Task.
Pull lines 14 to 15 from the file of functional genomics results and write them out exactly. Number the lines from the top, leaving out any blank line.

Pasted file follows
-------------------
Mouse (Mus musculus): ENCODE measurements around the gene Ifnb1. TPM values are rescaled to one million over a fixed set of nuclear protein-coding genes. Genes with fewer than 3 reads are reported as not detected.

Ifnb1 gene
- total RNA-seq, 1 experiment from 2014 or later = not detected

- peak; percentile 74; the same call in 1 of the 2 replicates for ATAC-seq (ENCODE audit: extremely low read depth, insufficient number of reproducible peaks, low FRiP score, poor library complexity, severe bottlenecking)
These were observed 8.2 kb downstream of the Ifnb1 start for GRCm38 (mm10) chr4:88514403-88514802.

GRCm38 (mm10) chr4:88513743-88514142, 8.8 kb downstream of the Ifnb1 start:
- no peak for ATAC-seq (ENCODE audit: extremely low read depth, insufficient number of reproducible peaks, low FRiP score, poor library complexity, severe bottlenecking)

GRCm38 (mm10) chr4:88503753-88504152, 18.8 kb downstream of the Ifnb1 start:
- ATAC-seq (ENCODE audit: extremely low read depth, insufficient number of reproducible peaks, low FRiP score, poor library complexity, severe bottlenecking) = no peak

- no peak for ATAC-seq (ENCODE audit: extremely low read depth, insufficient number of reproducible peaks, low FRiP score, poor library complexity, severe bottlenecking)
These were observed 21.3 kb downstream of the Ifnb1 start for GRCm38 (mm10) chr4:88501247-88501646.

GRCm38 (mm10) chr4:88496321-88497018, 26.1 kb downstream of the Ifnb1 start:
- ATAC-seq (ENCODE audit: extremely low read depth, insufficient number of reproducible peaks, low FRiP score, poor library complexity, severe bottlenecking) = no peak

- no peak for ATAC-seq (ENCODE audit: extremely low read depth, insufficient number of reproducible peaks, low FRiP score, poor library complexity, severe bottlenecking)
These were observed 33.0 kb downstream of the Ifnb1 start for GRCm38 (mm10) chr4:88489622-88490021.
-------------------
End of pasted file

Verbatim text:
- no peak for ATAC-seq (ENCODE audit: extremely low read depth, insufficient number of reproducible peaks, low FRiP score, poor library complexity, severe bottlenecking)
These were observed 33.0 kb downstream of the Ifnb1 start for GRCm38 (mm10) chr4:88489622-88490021.